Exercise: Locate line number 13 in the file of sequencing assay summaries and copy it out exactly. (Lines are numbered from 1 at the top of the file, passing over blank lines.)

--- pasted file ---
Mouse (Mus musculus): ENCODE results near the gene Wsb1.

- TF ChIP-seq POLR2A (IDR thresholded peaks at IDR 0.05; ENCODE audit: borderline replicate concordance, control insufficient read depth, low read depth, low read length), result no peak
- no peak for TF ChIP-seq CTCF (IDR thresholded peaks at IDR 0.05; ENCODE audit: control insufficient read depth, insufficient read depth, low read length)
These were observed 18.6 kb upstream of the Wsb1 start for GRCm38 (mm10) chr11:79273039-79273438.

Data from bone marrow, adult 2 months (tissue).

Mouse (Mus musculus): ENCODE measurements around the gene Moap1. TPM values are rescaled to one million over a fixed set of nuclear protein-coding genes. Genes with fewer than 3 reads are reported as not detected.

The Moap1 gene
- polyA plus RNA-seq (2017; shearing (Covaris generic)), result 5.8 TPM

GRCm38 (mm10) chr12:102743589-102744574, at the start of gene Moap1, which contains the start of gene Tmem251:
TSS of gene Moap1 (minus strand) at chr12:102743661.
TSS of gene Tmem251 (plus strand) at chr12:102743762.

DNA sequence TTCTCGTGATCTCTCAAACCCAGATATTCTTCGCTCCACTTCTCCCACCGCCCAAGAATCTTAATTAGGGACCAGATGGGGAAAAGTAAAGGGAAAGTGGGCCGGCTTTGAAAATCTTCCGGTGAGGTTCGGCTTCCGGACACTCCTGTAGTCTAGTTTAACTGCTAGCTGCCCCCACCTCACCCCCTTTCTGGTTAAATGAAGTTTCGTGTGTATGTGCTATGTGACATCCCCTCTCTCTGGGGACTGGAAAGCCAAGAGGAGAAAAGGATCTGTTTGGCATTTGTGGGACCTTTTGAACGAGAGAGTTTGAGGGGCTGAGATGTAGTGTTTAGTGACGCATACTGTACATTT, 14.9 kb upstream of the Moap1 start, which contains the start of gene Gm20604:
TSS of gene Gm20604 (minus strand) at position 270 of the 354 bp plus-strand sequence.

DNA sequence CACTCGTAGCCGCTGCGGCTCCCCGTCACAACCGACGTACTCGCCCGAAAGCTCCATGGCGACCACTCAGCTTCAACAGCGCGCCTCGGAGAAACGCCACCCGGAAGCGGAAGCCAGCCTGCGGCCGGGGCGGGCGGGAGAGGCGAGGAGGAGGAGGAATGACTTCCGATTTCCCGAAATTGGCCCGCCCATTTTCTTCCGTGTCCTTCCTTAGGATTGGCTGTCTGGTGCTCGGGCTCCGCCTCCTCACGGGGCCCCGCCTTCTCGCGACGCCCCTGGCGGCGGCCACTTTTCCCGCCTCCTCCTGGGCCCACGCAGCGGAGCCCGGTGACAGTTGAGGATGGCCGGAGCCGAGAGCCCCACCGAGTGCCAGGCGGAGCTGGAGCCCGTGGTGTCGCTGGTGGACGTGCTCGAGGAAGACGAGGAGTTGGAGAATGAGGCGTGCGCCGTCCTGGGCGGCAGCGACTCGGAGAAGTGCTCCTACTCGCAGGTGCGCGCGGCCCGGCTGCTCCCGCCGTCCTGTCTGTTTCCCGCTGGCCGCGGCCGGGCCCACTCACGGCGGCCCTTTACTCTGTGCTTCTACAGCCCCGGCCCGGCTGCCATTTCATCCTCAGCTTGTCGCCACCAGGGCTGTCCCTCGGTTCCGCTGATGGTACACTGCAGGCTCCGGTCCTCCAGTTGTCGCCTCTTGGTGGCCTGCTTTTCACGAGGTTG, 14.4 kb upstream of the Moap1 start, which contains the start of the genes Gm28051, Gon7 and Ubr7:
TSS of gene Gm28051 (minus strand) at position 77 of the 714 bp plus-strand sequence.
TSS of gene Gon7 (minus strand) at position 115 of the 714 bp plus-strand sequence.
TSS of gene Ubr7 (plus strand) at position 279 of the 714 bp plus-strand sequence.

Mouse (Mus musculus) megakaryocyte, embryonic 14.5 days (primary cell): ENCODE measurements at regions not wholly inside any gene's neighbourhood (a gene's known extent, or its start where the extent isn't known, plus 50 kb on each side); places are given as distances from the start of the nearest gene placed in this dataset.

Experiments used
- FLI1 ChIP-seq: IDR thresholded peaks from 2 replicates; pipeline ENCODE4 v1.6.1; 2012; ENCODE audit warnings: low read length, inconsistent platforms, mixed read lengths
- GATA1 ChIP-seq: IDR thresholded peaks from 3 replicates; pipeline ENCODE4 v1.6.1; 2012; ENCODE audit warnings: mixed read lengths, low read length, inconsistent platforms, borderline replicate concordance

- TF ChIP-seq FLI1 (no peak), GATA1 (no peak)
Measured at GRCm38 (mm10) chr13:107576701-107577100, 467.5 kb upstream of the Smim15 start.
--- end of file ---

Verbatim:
TSS of gene Gm20604 (minus strand) at position 270 of the 354 bp plus-strand sequence.